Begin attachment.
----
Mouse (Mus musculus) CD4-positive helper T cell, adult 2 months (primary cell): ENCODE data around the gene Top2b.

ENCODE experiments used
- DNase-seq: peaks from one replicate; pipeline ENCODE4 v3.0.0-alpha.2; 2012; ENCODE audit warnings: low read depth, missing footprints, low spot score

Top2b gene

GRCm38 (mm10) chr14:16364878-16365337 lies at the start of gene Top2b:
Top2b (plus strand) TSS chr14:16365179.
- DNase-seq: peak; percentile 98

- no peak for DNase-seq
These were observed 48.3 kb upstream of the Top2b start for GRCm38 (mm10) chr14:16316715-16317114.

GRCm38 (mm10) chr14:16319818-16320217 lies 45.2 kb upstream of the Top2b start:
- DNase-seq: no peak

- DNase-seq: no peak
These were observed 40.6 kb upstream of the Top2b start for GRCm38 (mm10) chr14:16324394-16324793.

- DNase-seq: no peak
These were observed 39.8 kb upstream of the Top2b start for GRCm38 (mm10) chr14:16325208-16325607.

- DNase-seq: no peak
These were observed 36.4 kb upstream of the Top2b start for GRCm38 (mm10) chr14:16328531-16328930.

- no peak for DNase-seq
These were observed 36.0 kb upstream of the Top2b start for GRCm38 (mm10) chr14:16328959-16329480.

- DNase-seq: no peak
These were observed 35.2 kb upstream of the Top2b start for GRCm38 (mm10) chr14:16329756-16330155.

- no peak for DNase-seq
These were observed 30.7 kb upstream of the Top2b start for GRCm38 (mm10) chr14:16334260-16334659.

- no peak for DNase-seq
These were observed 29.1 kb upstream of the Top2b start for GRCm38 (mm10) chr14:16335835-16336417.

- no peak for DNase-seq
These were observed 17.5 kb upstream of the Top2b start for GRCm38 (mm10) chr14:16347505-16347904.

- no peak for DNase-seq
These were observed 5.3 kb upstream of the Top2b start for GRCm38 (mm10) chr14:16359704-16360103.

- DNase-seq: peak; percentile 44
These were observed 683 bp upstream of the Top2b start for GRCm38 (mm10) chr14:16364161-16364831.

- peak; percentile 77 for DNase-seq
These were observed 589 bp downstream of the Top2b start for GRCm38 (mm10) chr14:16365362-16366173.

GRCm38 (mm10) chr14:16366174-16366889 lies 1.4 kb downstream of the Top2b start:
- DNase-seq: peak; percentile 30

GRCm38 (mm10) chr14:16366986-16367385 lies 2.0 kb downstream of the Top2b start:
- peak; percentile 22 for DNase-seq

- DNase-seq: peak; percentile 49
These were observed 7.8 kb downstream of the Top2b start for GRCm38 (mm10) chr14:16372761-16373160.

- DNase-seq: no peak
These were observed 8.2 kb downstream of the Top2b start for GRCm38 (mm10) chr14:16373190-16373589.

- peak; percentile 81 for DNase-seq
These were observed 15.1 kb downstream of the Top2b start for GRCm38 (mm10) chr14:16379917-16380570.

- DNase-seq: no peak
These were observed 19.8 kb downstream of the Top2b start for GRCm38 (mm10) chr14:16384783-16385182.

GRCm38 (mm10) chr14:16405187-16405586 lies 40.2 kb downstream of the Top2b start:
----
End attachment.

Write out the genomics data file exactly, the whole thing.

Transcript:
Mouse (Mus musculus) CD4-positive helper T cell, adult 2 months (primary cell): ENCODE data around the gene Top2b.

ENCODE experiments used
- DNase-seq: peaks from one replicate; pipeline ENCODE4 v3.0.0-alpha.2; 2012; ENCODE audit warnings: low read depth, missing footprints, low spot score

Top2b gene

GRCm38 (mm10) chr14:16364878-16365337 lies at the start of gene Top2b:
Top2b (plus strand) TSS chr14:16365179.
- DNase-seq: peak; percentile 98

- no peak for DNase-seq
These were observed 48.3 kb upstream of the Top2b start for GRCm38 (mm10) chr14:16316715-16317114.

GRCm38 (mm10) chr14:16319818-16320217 lies 45.2 kb upstream of the Top2b start:
- DNase-seq: no peak

- DNase-seq: no peak
These were observed 40.6 kb upstream of the Top2b start for GRCm38 (mm10) chr14:16324394-16324793.

- DNase-seq: no peak
These were observed 39.8 kb upstream of the Top2b start for GRCm38 (mm10) chr14:16325208-16325607.

- DNase-seq: no peak
These were observed 36.4 kb upstream of the Top2b start for GRCm38 (mm10) chr14:16328531-16328930.

- no peak for DNase-seq
These were observed 36.0 kb upstream of the Top2b start for GRCm38 (mm10) chr14:16328959-16329480.

- DNase-seq: no peak
These were observed 35.2 kb upstream of the Top2b start for GRCm38 (mm10) chr14:16329756-16330155.

- no peak for DNase-seq
These were observed 30.7 kb upstream of the Top2b start for GRCm38 (mm10) chr14:16334260-16334659.

- no peak for DNase-seq
These were observed 29.1 kb upstream of the Top2b start for GRCm38 (mm10) chr14:16335835-16336417.

- no peak for DNase-seq
These were observed 17.5 kb upstream of the Top2b start for GRCm38 (mm10) chr14:16347505-16347904.

- no peak for DNase-seq
These were observed 5.3 kb upstream of the Top2b start for GRCm38 (mm10) chr14:16359704-16360103.

- DNase-seq: peak; percentile 44
These were observed 683 bp upstream of the Top2b start for GRCm38 (mm10) chr14:16364161-16364831.

- peak; percentile 77 for DNase-seq
These were observed 589 bp downstream of the Top2b start for GRCm38 (mm10) chr14:16365362-16366173.

GRCm38 (mm10) chr14:16366174-16366889 lies 1.4 kb downstream of the Top2b start:
- DNase-seq: peak; percentile 30

GRCm38 (mm10) chr14:16366986-16367385 lies 2.0 kb downstream of the Top2b start:
- peak; percentile 22 for DNase-seq

- DNase-seq: peak; percentile 49
These were observed 7.8 kb downstream of the Top2b start for GRCm38 (mm10) chr14:16372761-16373160.

- DNase-seq: no peak
These were observed 8.2 kb downstream of the Top2b start for GRCm38 (mm10) chr14:16373190-16373589.

- peak; percentile 81 for DNase-seq
These were observed 15.1 kb downstream of the Top2b start for GRCm38 (mm10) chr14:16379917-16380570.

- DNase-seq: no peak
These were observed 19.8 kb downstream of the Top2b start for GRCm38 (mm10) chr14:16384783-16385182.

GRCm38 (mm10) chr14:16405187-16405586 lies 40.2 kb downstream of the Top2b start: